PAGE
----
The Federal Highway Administration estimates that $170 billion in new investment per year would be required to substantially improve conditions, with $85 billion required to improve existing highways so that 74% of vehicle highway miles are on pavement in a state of good repair. In other words, a total of $186 billion annually is required to bring our existing highway network to a state of good repair, with an addition $85 billion required per year to address bottlenecks in the nation’s highway network as we presently use it.

When we look to the funding provided, Federal, State and Local governments are only spending $91 billion annually on highway investment. And a part of this is for the construction of new road projects, which will increase the maintenance burden in the future.

Looking more broadly than highways alone, road spending on both highways and local roadways totaled $192.7 billion in 2008. With a funding shortfall in 2008 estimated at 13% of that total, total funding requirements were about $220b, with 43% met by user fees and 45% as subsidies funded by other taxes. State governments are the most important source of funding, meeting 44% of the need, followed by local governments meeting 24% of the need, and finally the Federal government meeting 19% of the need. (2)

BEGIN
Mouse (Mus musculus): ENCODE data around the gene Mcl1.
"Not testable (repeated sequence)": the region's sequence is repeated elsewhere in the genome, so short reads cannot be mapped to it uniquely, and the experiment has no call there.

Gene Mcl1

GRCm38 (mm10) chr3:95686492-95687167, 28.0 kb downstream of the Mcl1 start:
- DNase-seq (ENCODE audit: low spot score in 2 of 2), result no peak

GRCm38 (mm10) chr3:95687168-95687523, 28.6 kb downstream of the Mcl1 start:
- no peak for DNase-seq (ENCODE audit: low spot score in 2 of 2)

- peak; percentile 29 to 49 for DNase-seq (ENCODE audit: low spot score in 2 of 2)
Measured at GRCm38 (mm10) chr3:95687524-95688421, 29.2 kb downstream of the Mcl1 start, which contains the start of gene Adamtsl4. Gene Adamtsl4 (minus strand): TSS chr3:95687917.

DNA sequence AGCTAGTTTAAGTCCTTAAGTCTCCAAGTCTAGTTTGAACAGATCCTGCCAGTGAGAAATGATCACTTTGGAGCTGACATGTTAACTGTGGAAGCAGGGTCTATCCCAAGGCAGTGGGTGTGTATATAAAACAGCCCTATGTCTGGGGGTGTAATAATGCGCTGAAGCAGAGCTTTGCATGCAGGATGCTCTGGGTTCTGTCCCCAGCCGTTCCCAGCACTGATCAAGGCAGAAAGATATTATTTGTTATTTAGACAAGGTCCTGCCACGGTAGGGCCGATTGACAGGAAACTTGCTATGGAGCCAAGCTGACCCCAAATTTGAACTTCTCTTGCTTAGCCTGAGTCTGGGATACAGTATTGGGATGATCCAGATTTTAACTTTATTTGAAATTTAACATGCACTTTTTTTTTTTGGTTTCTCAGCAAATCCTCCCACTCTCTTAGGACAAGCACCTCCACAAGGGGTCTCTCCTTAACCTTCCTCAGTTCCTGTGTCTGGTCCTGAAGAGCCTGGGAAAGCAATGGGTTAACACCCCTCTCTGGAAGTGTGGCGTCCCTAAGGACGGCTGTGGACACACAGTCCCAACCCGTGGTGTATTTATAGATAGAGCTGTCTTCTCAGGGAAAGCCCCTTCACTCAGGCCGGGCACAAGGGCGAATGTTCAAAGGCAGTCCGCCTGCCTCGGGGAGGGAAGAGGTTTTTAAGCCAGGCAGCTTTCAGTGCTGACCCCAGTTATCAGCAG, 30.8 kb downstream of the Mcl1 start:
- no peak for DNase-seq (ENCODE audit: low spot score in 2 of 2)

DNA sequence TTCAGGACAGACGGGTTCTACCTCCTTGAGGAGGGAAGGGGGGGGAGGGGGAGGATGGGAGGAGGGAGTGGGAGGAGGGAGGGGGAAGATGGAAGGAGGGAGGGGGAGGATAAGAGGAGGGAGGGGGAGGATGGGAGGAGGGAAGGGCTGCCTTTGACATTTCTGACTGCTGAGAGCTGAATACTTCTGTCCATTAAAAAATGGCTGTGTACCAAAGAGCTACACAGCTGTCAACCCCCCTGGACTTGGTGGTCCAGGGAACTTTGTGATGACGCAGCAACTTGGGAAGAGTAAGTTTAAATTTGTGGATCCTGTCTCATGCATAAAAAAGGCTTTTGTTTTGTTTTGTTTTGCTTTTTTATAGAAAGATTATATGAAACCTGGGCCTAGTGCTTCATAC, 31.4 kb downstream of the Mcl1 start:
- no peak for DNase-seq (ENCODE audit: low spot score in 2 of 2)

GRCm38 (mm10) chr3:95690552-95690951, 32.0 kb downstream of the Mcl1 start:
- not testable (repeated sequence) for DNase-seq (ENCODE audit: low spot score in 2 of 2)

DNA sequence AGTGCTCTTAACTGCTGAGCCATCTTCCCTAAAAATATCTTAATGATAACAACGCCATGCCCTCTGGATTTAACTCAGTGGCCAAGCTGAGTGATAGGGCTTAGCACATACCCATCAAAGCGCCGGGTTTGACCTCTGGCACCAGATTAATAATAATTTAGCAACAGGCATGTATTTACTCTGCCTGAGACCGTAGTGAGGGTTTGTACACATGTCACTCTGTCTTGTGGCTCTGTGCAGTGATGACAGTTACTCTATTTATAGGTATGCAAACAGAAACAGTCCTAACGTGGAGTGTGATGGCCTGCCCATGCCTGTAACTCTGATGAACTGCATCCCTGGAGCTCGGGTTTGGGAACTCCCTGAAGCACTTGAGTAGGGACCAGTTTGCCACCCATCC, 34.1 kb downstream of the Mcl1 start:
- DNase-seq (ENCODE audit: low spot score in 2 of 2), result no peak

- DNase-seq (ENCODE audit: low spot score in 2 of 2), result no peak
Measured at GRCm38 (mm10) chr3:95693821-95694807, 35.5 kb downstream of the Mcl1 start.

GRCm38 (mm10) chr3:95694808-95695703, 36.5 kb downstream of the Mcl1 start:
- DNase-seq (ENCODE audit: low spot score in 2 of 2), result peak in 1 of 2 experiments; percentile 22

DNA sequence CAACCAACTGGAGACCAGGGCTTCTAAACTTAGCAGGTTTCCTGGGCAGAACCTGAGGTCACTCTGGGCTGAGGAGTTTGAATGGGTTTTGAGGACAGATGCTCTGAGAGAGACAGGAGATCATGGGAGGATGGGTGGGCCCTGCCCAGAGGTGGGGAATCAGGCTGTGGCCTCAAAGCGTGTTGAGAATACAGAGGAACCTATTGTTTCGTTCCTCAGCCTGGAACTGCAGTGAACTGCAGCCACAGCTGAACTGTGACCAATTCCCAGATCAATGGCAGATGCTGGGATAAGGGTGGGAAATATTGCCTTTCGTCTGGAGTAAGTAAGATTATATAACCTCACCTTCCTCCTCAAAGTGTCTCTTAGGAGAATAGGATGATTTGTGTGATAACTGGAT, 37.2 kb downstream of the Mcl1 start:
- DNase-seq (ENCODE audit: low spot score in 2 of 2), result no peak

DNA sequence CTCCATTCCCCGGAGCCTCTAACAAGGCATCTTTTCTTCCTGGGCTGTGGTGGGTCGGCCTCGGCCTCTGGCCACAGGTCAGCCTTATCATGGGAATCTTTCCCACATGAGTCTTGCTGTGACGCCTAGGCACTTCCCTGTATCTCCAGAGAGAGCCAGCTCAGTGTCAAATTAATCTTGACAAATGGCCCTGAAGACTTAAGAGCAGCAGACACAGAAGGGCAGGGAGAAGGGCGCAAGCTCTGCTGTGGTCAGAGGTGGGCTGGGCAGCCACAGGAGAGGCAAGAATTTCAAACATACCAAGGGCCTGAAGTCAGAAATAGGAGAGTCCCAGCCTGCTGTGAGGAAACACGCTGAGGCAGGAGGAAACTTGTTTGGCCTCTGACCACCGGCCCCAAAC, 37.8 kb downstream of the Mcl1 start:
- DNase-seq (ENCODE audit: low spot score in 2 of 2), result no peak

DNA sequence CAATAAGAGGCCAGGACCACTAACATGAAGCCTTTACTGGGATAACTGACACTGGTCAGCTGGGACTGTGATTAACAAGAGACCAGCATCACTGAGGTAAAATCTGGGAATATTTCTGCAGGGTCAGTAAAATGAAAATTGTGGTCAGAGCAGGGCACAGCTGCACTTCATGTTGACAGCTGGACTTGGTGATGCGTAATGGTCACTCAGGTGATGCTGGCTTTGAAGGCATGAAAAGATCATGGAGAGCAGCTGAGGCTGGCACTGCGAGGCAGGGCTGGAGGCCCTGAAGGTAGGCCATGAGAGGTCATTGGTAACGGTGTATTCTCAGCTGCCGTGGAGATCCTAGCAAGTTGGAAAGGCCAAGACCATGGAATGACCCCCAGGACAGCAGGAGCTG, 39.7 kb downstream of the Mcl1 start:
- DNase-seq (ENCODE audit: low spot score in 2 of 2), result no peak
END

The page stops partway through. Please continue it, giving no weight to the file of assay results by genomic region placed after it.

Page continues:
The more local the level of government, the more heavily it relies on tax subsidies. In 2008, less than three tenths of Federal government funding were subsidies funded from other tax revenues. About four tenths of state government funding were subsidies, and a dominant nine tenths of local government funding were subsidies. (2) Therefore, if shortfalls in Federal funding spill over to shortfalls in state funding, which force local governments to spend more, this also results in an increase in the share of road costs covered by subsidy.